Company Culture Trends to Watch in 2021
Within the next year, workplace culture may undergo one of the most significant shifts in recent memory. From the anticipated COVID-19 fallout to the decentralization of traditional offices, company cultures could look very different by the end of 2021. Here’s how.
What is Company Culture and Why Does it Matter?
Company culture often refers to the personality of a company. It’s a learned, shared experience that defines the environment employees work in, company mission, company values, ethics, expectations, and goals.
Employees are more likely to enjoy their time in the workplace if they fit in with the company culture, which impacts retention and engagement rates. Additionally, employees are more likely to recommend others to work for your company.
Company Culture Trends HR Pros Should Watch in 2021
Employers and HR professionals can enhance company culture by adopting new processes or tweaking existing practices. No matter how teams approach changes, culture shifts should fit with a company’s mission and vision for success, now and in the future.
Consider the following trends to watch in 2021:
- Long-term COVID-19 Changes: COVID-19 changed everything. And while much remains unclear about the future of American workplaces after the end of the coronavirus pandemic, employers can expect shifts towards more remote work-friendly offices and rethinking how business travel is done.
- Commitment to a Healthy Work-Life Balance: The collective stress experienced by Americans in 2020 will play a role in shaping benefits packages for 2021 open enrollment. For example, Human Resources Today predicts employers that place greater emphasis on providing a healthy work-life balance for its employees will benefit the most in the coming year. This could include more flexible PTO policies, mental health services, and pet-friendly benefits.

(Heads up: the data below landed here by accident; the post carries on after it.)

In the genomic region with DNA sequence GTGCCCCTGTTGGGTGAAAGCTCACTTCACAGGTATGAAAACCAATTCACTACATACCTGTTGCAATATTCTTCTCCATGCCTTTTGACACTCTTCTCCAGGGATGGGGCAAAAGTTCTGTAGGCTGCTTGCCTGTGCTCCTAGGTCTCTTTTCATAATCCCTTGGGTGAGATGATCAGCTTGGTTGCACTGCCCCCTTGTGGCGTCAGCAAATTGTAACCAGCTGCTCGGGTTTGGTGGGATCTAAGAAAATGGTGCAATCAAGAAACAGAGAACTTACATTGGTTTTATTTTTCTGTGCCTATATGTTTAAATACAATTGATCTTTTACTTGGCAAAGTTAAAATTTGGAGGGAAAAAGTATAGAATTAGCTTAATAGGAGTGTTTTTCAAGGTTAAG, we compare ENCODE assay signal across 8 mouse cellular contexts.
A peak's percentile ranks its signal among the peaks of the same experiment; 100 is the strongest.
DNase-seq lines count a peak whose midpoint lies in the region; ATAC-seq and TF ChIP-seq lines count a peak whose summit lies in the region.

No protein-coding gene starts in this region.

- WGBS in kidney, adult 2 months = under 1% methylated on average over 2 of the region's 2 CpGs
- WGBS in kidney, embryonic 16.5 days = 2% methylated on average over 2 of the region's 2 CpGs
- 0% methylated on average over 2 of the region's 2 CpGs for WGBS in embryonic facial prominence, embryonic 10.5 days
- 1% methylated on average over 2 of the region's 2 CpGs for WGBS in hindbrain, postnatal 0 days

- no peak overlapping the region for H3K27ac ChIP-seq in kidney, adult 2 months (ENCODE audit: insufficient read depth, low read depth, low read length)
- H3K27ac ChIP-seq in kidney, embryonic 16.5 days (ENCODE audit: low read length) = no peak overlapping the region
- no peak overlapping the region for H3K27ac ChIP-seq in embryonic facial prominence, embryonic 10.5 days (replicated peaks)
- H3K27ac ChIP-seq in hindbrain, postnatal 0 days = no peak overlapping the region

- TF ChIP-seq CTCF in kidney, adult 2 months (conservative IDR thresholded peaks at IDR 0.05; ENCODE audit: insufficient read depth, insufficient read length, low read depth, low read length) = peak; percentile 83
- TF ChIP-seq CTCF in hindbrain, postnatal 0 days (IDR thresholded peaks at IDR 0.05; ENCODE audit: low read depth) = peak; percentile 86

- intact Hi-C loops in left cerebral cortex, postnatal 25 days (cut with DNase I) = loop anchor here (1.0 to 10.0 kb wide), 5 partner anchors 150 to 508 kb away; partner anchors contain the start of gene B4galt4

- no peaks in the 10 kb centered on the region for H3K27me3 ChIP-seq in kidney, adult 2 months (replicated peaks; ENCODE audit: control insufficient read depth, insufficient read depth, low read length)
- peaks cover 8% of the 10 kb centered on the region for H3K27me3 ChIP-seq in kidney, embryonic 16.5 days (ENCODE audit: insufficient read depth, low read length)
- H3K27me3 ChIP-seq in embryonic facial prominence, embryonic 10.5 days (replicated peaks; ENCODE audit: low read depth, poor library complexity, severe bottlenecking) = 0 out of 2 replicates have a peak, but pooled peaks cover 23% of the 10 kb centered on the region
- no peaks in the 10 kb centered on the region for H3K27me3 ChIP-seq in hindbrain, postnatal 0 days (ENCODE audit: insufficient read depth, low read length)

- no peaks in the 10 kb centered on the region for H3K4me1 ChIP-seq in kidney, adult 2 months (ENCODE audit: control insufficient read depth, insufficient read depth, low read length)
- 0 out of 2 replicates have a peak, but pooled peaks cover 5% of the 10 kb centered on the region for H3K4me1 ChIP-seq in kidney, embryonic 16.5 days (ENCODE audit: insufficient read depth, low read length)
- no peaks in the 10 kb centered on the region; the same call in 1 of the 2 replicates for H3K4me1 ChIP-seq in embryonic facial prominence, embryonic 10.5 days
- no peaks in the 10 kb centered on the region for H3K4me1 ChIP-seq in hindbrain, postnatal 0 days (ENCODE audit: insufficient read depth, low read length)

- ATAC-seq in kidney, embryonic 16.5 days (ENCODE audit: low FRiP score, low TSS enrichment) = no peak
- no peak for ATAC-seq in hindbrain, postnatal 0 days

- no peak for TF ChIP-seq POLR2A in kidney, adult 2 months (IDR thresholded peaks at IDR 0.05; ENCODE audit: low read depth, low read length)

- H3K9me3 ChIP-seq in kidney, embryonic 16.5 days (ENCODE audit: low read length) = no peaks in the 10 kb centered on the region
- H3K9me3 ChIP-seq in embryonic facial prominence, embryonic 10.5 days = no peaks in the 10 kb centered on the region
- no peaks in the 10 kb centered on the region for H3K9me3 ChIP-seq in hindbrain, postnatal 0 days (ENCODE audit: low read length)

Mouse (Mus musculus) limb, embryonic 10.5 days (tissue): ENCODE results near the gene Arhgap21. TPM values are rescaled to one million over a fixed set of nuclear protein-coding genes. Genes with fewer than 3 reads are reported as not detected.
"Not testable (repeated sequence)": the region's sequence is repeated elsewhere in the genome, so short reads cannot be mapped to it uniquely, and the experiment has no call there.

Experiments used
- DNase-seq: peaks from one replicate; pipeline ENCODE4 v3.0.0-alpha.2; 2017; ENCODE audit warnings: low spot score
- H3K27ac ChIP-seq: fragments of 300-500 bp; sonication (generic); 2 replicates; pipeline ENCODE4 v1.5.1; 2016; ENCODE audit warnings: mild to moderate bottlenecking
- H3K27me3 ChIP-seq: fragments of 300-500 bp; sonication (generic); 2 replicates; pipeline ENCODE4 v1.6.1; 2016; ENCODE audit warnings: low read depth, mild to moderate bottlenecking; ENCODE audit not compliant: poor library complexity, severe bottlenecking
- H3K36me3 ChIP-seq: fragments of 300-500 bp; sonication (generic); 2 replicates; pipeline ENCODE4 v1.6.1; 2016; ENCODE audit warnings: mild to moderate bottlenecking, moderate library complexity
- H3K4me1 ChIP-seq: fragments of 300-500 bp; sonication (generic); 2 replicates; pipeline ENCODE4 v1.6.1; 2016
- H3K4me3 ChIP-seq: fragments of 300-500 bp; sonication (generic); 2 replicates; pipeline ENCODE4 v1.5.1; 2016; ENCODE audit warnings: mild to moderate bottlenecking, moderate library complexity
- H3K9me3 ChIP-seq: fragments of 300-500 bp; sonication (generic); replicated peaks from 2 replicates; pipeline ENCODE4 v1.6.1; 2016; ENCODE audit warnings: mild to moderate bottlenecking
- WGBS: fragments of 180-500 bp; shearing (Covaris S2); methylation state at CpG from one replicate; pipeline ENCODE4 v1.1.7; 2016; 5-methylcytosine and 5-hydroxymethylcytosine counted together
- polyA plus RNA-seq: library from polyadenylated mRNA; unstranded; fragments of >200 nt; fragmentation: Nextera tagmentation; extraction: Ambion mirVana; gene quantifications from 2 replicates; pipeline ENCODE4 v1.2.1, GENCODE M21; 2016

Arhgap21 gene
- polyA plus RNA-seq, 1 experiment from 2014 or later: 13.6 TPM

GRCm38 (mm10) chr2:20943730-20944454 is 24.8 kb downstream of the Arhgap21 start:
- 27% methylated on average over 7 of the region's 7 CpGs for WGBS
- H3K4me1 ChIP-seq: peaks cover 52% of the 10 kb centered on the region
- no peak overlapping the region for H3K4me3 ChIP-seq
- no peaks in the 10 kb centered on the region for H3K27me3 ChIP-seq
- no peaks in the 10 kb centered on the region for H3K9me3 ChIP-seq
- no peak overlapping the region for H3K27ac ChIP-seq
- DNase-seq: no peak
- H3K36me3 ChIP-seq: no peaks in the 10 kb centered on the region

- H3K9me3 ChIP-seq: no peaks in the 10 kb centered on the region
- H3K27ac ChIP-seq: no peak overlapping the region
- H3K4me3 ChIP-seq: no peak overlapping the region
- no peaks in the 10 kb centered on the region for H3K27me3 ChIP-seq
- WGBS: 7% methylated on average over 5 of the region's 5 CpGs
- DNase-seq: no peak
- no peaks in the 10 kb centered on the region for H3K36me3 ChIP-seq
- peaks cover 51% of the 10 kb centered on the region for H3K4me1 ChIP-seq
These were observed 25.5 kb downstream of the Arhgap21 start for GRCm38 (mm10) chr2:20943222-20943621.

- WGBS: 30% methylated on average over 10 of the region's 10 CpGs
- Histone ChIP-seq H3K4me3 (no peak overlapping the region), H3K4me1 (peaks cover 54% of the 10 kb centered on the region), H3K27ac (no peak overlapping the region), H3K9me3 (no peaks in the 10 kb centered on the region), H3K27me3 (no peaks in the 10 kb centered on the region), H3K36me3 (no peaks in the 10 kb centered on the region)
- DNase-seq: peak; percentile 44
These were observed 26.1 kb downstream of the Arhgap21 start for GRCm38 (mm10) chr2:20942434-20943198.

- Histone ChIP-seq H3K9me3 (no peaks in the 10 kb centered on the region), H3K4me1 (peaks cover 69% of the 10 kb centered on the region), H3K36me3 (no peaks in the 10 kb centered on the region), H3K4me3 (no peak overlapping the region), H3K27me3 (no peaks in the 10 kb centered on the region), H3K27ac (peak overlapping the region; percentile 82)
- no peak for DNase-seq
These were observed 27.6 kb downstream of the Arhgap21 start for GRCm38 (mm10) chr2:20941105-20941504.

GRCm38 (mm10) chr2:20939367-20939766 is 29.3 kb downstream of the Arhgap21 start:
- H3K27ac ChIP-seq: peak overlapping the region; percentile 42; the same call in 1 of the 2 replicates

- Decentralized Workplaces: With remote work now common in countless industries, employers are rethinking how their offices are laid out. Whether downsizing square footage, relocating to more affordable locations, or restructuring the workspace, HR should prepare for a workforce that’s managed both digitally and physically. The Washington Post even expects companies will soon begin hiring executives to "lead the remote work experience."
- Remote Work Benefits: HR Dive recently reported that social media giant Facebook estimated half of its workforce will be working remotely within five to 10 years. As work-from-home becomes more normalized, companies will continue to add value to employees in these positions. Look for remote work stipends to become more popular in 2021, including allocations for internet expenditures, office equipment and materials, and even coffee supplies.
- Emphasis on 1:1 Meetings: With shifts towards more decentralized workforces, managers and supervisors will look for ways to improve their communication with direct reports. By implementing weekly 1-to-1 meetings, managers can offer constructive coaching and cover compliance concerns in the event an employee is laid off.
- Intentional Culture Building: In the past, anything resembling culture was likely a byproduct of work tasks and the work environment; now, culture informs daily work and the work environment. Employee recognition company O.C. Tanner identified intentional efforts to build company culture as a trend for 2020 and employers have every reason to believe this will extend into 2021. HR should look to build a meaningful culture that enhances the company and the employees’ experience.
- More Reliance on Digital Processes: Smaller companies can and should adopt digital platforms that make daily processes easier to manage. For example, an HRIS combines and simplifies HR tasks like applicant tracking and Form I-9 compliance. The result? Extra time for HR to focus on things like building culture, implementing 1:1 meetings, and more.
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